I became aware of James Blake through his heavily reworked mashup of Kelis' "Caught Out There" and Aaliyah's "Are You That Somebody" on the title track from his CMYK EP. I was intrigued enough to hunt down a copy of the full EP but then it kind of got lost in the shuffle and I didn't really pay much attention to it. Fast forward nearly 12 months and the anticipation and excitement surrounding the release of his self-titled debut has seemingly come out of nowhere.
A few months ago he was a virtual unknown, except by those few who were hip to CMYK and his Klavierwerke EP, but now it seems he is the new "alternative" poster boy. Having read much of the online press and discussing the album with fellow music heads, it seems that those who are aware of Blake fall into two camps. The first camp are those who view him as a genius and who dismiss any criticism aimed at him as not "getting" him. Everyone from Pitchfork and middle/upper class UK newspapers to bloggers to commercial radio addicts have been singing his praises non-stop and the BBC named him as #2 on their "Sound of 2011" list--one spot below Jessie J and two spots above Jamie Woon. Then there are those who, to quote a fellow Twitter follower, think his material is "style over substance," and think that all the fuss is just music industry's hype machine in overdrive. So the question that begs to be answered remains: Is all the fanfare surrounding the release justified? Is he really a slightly awkward, geeky musical genius or is this much ado about nothing?
The first single from the album, a cover of Feist's "Limit To Your Love" was definitely the turning point in Blake's story. The dark, melancholy lyrics combined with Blake's signature combination of thumping bass and prolonged periods of silence was definitely an attention grabber and gained him a whole army of new fans. Compared to the other 10 tracks on the release this is far and away the most accessible and the most traditional in terms of song structure. I had it on repeat for days and the video just cemented my love for it. Another track that was heard way before the official release, and a serious contender for my favourite cut, is the haunting "The Willhelm Scream". Opening with the line "I don't know about my dreams, I don't know about my dreaming anymore/ All that I know is I'm falling" gives a good indication of the albums overall mood--somber, melancholy, moody--it's certainly not something you would stick on to lift your spirits. The heavy use of repetition is another of Blake's trademarks and is present on the track following "The Wilhelm Scream." "I Never Learnt To Share" is not so much a song, as it is a mantra. Backed by an organ, and later with the addition of heavy synths, the refrain "My brother and my sister don't speak to me, but I don't blame them" is repeated over and over. The track slowly builds in intensity and makes an almost painful listen, but in a good, deeply emotional, heart-wrenching way.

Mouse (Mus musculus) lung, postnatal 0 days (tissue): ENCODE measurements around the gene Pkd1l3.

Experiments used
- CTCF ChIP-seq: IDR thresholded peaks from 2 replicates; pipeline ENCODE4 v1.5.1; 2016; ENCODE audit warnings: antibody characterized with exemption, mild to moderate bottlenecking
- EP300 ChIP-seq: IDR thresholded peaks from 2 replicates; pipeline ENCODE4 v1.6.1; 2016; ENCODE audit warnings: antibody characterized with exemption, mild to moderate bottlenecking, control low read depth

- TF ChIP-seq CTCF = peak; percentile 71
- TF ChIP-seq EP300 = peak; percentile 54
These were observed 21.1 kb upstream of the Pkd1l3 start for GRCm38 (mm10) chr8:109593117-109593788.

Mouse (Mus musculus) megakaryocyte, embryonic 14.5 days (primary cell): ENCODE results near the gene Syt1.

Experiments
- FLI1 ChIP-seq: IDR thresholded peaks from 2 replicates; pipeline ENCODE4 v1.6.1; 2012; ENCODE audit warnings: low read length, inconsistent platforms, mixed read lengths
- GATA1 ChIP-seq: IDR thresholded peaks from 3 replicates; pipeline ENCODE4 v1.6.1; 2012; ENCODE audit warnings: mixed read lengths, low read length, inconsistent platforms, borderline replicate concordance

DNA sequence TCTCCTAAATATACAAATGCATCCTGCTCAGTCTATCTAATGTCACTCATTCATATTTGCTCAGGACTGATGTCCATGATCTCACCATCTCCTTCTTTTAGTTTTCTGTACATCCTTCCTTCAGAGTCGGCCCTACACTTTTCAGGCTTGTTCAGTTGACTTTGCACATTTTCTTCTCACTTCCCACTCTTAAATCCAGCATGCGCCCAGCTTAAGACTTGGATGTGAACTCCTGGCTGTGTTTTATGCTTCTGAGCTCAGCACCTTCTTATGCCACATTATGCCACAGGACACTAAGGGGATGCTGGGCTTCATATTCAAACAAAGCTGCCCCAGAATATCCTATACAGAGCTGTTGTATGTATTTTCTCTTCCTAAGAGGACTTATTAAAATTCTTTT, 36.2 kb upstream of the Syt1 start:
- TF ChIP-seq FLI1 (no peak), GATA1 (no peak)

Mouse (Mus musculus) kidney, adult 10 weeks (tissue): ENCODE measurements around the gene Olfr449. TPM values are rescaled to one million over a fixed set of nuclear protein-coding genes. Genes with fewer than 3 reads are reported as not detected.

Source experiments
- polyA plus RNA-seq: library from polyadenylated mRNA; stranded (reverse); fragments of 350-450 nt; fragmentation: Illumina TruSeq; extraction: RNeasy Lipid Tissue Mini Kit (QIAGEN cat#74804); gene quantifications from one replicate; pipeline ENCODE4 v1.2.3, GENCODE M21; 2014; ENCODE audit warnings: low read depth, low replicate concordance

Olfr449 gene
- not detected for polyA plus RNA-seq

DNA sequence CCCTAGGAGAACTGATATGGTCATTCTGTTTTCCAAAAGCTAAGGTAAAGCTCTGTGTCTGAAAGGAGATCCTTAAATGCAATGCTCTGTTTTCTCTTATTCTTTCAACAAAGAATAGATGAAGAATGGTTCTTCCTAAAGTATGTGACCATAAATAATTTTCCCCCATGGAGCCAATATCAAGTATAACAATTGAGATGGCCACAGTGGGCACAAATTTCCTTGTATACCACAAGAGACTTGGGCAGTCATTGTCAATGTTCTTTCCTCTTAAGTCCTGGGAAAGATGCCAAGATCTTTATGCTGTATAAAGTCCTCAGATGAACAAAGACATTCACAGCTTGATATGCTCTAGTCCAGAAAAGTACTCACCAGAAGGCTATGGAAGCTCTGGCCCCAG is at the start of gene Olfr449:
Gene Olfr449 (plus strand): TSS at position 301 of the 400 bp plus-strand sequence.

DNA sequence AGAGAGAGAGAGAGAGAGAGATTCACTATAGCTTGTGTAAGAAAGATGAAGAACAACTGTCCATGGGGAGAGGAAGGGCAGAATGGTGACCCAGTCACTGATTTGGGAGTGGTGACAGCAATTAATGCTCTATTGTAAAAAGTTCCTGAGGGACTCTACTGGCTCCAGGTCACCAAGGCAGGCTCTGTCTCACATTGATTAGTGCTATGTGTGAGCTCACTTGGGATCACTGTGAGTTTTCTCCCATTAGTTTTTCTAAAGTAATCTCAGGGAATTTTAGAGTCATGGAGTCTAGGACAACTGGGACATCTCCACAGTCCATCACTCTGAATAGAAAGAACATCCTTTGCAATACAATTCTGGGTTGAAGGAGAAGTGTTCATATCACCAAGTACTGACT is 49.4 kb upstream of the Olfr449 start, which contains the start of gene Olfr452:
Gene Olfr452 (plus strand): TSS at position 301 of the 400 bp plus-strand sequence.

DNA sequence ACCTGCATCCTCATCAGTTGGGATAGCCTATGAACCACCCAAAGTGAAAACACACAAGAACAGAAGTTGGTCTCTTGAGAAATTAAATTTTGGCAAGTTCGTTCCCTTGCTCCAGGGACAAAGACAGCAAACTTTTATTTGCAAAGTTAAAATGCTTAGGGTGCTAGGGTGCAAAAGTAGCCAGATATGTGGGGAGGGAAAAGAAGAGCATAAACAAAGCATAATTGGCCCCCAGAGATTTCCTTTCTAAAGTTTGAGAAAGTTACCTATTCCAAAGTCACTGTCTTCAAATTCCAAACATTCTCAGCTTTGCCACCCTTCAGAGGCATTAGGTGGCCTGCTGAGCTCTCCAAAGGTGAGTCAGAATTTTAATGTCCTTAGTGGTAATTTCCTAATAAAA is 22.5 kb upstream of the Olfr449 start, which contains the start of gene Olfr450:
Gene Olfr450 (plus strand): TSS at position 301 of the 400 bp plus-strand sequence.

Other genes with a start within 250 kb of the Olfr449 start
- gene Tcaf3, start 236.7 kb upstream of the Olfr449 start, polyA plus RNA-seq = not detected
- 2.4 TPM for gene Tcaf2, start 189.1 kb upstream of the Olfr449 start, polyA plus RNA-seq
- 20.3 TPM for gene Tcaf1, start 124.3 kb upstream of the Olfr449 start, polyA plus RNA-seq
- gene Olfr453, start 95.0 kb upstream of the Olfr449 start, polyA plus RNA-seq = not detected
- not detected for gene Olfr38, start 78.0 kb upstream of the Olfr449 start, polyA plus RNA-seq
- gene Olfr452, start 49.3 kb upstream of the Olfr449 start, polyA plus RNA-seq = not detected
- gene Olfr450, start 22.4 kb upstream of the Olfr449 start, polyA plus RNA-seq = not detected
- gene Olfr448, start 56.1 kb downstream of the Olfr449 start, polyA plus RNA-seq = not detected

"Lindesfarne I", a stripped back, acapella track consisting of incoherent, Auto-tuned vocals fairs less well than its predecessors, and "Lindesfarne II" similarly fails to engage or impress. "Give Me My Month" probably comes closest to "Limit To Your Love" in terms of accessibilty, as Blake shuns the use of vocal distortions and electronic instrumentation in favour of a simple piano backing and un-adorned vocals. However, it lacks the immediacy of "Limit..." and the vulnerability of "Wilhelms Scream" and "I Never Learnt To Share" leaving the listner a little cold. Much like a rollercoaster, things pick up once again on "To Care (Like You)". Here Blake expertly marries the 'style' and the 'substance', distorting vocals to such an extent that it feels like there are 10+ people contributing. All the electro beeps and glitches somehow manage to give rise to something that can't quite be labelled as sexy, but has a sensualness that may well make it an addition to the bedroom playlists of those who like their love songs a little left of centre.
The remaining tracks on James Blake fall somewhere between the greatness of "Limit To Your Love" and the mediocrity of "Lindesfarne I." There are certainly glimmers of genius, and three or four of the tracks are unwaveringly excellent, but I feel what this album lacks is a consistency and a propensity to overplay the sonic trickery. I may be wrong, but my guess is that Blake is being hailed as a musical messiah by many beacuse he is seen as cool, the new "it" kid. Is he, therefore, style over substance? Overall, I'd say no. I genuinely believe the album is great overall and a few tracks will certainly be played heavily for the forseeable future, but at times one does get the feeling that the hype overstates the reality.
Tags: James Blake